Are you saying yes when you want to say no?

In our last blog we spoke about the challenges that can happen at work when there is a mismatch between your values and the values in your workplace.

There are many ways that you can ‘sell out’ when it comes to your values and one of those is saying yes, when your heart says no.  

Mary was a Team Leader at her work. She enjoyed her job most of the time. It was challenging and she knew she was good at her role. She enjoyed knowing that others could count on her.

Lately she had the feeling that she was being ‘counted on’ a little more that she would like! She was staying back later and later at work. When that wasn’t possible, she would take work home and work late into the night. Much to her families disappointment, she would often spend time on the weekend, just trying to catch up.

It was common for people to approach her with a request when she was just about to leave for the day. Mary had always been accommodating and friendly before. Lately, even the simplest request seemed like too much. She was still saying yes, but inside she was screaming no!

Mary was worried that if she started saying no, then people would be upset, or she may even loose her job. She knew that it was affecting her health, her family and her enjoyment at work. She just didn’t know how to change the situation.

This is an uncomfortable and all too familiar situation for the women that I work with. If you are feeling like this, with your work, your family or even your friends, it may be time to consider what the feelings are trying to show you.

They are a sign that something needs to shift for you to be true to your values once more. Change can be scary, especially when you don’t know the steps to take. If you ignore the situation, it will probably get worse in the long run.

Over the next couple of newsletters we will break this down step by step.

The first step is to move from the automatic yes to the considered yes.

1. Firstly, acknowledge that saying yes in the past has been because you wanted to help. It is beautiful quality and one to be cherished. You still want to help and that is a good thing.

2. Next time someone has a request. PAUSE. Check in with your own heart. Is this request possible right now? Is this something you want to do? If the answer if YES. Continue as before.

3. If the answer is a NO. Notice that feeling. This will help you to know it next time. Give yourself some breathing space and respond with something like this

“I would love to help and I am not sure that I have time in my schedule at present. Can I consider this request and get back to you tomorrow?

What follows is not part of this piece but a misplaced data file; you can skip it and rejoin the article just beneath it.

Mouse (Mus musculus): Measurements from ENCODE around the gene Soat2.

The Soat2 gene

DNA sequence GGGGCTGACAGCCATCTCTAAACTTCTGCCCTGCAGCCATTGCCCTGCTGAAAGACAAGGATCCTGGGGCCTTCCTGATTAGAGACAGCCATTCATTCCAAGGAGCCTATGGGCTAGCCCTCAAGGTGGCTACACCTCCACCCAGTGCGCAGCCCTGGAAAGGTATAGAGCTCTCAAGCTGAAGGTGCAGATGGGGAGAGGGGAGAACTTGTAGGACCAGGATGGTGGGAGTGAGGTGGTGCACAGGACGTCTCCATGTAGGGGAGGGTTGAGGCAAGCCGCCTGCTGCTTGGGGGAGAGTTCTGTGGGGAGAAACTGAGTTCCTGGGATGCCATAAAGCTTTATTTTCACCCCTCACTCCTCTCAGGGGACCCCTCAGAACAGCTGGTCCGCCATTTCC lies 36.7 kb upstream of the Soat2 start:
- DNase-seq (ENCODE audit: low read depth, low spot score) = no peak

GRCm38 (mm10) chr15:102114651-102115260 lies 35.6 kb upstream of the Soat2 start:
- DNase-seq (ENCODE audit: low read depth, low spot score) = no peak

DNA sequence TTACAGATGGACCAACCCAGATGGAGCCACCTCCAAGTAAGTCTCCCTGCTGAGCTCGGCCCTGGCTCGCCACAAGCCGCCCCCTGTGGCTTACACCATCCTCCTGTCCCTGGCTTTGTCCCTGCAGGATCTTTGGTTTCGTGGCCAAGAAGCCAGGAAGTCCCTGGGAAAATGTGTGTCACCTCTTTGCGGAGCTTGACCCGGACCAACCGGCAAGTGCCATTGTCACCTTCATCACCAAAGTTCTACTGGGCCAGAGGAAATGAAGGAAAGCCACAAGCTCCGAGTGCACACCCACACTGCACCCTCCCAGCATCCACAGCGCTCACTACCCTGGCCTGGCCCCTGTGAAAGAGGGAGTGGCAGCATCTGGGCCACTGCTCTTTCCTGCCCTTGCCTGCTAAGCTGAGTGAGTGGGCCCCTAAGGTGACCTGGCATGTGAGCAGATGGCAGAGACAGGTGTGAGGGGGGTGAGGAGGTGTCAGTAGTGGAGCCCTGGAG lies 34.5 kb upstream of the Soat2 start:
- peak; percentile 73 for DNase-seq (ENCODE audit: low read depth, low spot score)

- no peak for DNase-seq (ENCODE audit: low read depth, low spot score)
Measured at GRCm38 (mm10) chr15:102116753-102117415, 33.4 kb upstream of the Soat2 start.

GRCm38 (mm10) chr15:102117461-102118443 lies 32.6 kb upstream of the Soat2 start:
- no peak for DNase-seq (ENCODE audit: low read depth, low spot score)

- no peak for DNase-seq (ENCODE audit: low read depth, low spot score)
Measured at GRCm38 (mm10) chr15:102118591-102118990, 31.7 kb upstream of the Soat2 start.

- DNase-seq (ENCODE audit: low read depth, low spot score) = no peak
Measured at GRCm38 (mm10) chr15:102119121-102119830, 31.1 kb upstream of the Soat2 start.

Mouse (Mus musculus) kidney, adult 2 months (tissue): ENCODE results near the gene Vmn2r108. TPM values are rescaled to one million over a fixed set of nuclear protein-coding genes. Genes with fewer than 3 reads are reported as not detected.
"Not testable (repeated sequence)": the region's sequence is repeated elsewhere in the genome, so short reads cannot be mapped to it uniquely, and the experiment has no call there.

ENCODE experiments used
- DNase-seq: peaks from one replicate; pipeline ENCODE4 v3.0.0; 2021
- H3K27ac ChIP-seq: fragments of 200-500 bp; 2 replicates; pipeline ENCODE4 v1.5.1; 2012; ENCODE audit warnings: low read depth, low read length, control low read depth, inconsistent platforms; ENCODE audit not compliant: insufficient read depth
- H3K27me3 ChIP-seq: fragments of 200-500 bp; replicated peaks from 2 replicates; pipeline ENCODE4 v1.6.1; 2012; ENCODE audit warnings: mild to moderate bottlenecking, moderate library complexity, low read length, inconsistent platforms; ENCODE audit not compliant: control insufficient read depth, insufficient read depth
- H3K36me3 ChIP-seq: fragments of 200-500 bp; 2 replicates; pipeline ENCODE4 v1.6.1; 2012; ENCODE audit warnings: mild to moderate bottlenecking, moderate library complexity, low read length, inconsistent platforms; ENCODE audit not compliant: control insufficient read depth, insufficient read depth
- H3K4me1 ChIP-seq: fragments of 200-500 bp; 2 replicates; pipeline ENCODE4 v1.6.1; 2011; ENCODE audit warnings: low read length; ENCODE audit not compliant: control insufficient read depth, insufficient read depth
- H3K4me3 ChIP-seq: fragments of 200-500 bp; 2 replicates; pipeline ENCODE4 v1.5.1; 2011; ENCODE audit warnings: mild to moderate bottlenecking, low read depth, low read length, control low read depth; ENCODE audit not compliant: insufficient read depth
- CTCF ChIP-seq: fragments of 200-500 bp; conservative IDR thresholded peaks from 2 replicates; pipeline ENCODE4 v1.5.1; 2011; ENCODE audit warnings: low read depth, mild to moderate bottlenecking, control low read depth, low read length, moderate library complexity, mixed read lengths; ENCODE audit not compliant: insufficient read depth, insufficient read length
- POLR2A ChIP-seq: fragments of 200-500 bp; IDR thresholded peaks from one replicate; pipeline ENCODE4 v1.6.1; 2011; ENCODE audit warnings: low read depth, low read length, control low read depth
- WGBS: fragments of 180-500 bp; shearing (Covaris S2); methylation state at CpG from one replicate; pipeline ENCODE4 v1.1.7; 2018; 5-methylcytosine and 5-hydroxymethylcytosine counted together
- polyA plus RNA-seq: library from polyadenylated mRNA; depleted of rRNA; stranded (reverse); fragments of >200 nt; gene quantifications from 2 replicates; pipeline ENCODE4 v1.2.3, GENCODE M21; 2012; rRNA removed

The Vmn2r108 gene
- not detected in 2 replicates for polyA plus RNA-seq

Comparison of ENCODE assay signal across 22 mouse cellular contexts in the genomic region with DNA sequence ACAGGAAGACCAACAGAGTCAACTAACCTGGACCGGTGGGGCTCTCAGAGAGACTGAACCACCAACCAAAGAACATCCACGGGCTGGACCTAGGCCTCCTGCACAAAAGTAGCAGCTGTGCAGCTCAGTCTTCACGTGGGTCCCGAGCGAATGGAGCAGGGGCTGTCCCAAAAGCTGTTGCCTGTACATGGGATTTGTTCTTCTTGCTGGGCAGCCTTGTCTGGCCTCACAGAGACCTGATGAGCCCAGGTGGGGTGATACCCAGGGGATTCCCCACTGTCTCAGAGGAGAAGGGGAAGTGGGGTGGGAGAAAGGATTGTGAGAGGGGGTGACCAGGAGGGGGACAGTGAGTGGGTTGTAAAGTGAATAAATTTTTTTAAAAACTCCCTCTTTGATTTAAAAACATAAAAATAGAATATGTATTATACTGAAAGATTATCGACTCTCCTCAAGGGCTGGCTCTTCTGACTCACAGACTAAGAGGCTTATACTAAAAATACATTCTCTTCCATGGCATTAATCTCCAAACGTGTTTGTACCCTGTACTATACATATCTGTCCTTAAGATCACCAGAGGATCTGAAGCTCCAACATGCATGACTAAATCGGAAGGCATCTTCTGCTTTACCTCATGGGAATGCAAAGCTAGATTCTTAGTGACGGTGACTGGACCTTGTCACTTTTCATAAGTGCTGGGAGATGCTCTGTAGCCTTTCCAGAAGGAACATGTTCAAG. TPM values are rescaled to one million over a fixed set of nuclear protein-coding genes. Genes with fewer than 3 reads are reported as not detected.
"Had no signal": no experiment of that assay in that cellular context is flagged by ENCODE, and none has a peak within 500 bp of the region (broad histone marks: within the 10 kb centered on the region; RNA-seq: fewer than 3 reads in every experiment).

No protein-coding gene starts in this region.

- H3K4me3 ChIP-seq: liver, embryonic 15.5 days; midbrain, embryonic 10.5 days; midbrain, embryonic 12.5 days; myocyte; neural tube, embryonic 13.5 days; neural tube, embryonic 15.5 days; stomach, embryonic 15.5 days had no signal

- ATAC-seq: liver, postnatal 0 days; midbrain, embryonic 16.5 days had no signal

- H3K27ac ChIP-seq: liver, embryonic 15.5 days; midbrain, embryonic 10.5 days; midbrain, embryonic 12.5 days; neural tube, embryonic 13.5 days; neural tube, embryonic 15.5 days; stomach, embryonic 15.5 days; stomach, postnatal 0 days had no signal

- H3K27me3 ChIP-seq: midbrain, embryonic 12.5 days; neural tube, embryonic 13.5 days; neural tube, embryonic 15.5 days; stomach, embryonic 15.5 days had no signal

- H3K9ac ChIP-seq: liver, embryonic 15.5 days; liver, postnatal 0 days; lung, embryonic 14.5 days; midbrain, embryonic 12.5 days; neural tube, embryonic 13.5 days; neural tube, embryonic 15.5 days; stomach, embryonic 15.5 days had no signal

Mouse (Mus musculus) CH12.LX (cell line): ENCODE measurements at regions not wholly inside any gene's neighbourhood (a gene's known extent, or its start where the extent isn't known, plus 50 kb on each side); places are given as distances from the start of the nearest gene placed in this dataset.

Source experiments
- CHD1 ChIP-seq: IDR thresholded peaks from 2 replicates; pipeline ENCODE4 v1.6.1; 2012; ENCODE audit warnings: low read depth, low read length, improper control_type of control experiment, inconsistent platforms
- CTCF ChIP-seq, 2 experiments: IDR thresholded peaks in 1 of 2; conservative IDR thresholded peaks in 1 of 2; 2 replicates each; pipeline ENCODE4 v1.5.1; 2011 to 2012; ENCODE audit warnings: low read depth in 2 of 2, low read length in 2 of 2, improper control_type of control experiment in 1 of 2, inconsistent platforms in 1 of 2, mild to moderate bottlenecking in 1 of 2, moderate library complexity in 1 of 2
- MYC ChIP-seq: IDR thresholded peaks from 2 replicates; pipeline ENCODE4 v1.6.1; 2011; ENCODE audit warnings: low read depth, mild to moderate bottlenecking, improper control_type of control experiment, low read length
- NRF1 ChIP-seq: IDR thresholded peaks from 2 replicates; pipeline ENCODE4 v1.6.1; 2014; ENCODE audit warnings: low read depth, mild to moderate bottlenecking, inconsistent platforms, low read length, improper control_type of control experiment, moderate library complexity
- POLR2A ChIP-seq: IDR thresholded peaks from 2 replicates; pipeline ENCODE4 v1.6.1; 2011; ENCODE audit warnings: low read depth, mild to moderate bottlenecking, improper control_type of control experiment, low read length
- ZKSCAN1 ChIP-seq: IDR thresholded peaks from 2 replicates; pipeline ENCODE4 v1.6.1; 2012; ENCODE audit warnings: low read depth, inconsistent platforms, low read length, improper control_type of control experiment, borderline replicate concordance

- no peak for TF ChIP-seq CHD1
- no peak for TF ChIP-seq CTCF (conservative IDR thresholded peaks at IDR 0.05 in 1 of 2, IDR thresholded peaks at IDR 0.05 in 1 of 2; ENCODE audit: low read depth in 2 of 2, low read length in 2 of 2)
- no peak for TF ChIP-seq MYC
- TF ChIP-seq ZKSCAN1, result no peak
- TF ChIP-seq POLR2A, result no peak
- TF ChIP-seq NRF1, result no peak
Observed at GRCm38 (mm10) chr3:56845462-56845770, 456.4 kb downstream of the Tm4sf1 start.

That way you can spend a couple of quiet minutes alone contemplating a WIN/WIN for both of you.

Notice that I have said …. I would love to help AND rather than BUT. This is important. The word but negates everything that comes before it. Like a ‘word eraser’. The truth is you do want to help, as long as it works for you as well as them.

Make sure you do follow through and talk with them about options as you promised. This is a great way to show people that you still value them.

Next blog article: We will explore this further as we deal with possible fears that can arise when you begin to say no.

Closing thoughts…

Many of us have been taught that to survive in the workplace we need to deny our feelings and be more rational so we get things done! This denies the beautiful feminine qualities that are innate within us all – female and male.

For the next two weeks pay attention to your feelings. What are they attempting to show you?

See what happens when you notice your feelings and rather than pushing through the next task…pause and do something that makes you feel good? What changes?

If you would like some support please click on the link – Contact Shiona and request a complimentary 30 minute Bring Your Heart to Your Work Session. I would be my pleasure to to assist you.

Warmly,

Shiona Long

 

 

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One Response to Are you saying yes when you want to say no?

  1. Pingback: Why is it so hard to say the words? | Shiona Long

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